Kelowna to host public session on it’s new integrated water plan

The $63.7 million first phase of the plan is slated to start later this year.

Kelowna City Hall. —Image credit: Capital News file

Want to know more about Kelowna’s multi-million dollar, multi-phase plan to create an integrated water supply and distribution system for the city?

Residents are invited to attend a public information session regarding implementation of phase 1 of the 2017 Kelowna Integrated Water Supply Plan June 20 from 4:30 p.m. to 6:30 p.m. at South Kelowna Centennial Park (South Kelowna Elementary School, 4176 Spiers Road.)

The first phase of the plan will see $63.7-million spent to separate of agricultural and domestic water systems in Southeast Kelowna and improve delivery of a sustainable water supply to South Okanagan Mission Irrigation District customers.

Under the plan, domestic water will be supplied through an extension of the City of Kelowna’s water distribution system. Upgrades to the city’s’s water utility are required for the additional capacity, as well as to accommodate future growth.

As part of the plan, SOMID—with only eight properties—will join the city’s water system next summer or fall and the larger South East Kelowna Irrigation District (SEKID) will join the city’s system in 2020.

The three other major residential and agricultural water suppliers in the city—Rutland Waterworks, Glenmore-Ellison Irrigation District and Black Mountain Irrigation District—have so far refused to join the integrated water plan because they would have to join the city’s water system. They continue to operate as independent and separate water systems.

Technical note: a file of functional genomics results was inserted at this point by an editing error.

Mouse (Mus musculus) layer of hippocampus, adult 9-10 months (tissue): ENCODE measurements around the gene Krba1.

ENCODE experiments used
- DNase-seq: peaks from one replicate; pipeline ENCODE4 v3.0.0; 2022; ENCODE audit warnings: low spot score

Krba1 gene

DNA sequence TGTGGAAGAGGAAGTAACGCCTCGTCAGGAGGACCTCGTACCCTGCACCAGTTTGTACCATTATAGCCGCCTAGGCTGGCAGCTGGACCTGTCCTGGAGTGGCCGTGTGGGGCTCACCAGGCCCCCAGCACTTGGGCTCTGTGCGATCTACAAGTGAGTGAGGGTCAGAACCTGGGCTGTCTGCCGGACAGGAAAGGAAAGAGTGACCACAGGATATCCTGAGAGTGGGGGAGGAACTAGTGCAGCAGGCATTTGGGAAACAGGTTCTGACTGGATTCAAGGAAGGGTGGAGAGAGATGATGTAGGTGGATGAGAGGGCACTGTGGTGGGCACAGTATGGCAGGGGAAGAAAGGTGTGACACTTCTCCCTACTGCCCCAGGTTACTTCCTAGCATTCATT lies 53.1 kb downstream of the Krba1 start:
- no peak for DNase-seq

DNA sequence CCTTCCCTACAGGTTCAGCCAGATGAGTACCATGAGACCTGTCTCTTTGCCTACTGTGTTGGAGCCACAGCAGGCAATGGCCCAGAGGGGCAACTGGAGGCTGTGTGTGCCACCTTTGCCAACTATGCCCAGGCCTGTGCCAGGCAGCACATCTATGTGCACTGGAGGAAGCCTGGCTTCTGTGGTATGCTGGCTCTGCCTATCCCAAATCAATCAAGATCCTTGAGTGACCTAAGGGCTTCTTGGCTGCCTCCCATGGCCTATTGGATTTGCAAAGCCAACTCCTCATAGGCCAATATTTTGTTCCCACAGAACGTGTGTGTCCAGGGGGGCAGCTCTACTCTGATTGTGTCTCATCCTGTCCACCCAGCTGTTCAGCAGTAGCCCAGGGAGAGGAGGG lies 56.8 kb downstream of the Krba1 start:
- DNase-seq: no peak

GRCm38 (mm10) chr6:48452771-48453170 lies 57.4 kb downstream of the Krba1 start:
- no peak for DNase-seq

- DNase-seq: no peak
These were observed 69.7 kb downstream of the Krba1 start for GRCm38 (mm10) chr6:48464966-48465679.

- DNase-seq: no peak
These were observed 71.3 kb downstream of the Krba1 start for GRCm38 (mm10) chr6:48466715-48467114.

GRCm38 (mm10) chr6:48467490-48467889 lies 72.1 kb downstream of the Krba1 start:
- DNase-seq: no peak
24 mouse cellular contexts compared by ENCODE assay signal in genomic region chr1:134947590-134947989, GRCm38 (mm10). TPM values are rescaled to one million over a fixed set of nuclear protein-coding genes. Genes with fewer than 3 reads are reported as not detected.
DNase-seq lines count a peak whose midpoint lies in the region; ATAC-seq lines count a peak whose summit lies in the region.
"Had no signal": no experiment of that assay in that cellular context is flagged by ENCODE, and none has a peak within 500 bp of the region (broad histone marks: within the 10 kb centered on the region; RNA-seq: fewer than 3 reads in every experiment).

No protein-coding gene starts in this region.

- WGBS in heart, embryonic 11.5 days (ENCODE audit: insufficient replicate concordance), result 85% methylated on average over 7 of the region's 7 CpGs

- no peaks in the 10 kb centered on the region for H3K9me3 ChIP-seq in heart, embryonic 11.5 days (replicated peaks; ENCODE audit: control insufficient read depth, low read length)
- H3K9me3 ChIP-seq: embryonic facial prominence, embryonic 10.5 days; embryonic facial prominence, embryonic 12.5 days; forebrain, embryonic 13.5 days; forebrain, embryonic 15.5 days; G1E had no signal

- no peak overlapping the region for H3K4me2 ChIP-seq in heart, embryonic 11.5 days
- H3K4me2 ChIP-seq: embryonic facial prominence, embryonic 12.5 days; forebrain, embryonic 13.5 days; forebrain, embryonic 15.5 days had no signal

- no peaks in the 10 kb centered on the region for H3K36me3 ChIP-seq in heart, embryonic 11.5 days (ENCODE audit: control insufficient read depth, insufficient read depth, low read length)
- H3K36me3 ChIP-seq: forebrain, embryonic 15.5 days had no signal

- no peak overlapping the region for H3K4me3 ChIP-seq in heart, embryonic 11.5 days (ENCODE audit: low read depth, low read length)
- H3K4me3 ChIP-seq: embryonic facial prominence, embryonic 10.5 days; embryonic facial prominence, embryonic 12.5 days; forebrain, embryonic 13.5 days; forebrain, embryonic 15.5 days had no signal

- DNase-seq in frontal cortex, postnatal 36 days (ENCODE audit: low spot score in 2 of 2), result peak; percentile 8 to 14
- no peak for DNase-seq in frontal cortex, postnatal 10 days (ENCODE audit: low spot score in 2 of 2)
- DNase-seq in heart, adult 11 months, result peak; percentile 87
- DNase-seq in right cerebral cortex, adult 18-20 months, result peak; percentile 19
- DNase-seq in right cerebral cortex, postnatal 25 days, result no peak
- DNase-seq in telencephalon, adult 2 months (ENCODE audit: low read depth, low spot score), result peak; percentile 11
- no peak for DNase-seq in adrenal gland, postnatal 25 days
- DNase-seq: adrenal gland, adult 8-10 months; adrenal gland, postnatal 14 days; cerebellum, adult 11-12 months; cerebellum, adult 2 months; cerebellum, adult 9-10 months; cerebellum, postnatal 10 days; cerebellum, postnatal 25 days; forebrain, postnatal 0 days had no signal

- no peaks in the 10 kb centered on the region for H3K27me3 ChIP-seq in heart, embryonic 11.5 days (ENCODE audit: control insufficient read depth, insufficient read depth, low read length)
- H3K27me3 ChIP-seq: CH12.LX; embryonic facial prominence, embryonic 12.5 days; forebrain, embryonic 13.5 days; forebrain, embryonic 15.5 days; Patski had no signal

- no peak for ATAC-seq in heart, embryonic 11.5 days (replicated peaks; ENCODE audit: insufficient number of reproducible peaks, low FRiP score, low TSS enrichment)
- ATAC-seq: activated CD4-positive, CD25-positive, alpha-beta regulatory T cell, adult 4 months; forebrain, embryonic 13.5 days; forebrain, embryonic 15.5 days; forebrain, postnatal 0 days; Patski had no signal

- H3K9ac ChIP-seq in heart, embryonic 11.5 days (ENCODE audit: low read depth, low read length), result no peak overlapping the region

The informal information session slated for June 20 will include staff from the City of Kelowna, SEKID and consultants who will be available to talk to residents and answer questions.

“Many details of the infrastructure project, SEKID transition and agriculture rates are still in planning phases,” said Ron Westlake, Kelowna’s project manager.

“The information session is intended to give interested residents an idea of the scope of the project, enable them to determine how they might be affected by the different aspects and ensure that they keep up-to-date with future information as it becomes available.”

In order to access funding from federal and provincial sources, irrigation districts must integrate with local governments. A $43.9 grant from the Clean Water and Wastewater Fund will see ratepayers of SEKID realize a significant direct cost savings, in addition to completing the project 10 years faster than without government funding.

“During the transition period, SEKID will continue to be the main point of contact for customers,” said Toby Pike, SEKID general manager. “We look forward to working with the City to ensure a coordinated approach to project construction, merging rates and billing processes and integration of staff until the official integration is complete on Jan. 1, 2020.”

Those interested can sign-up to receive email updates about the project and construction information at or visit for customer information.

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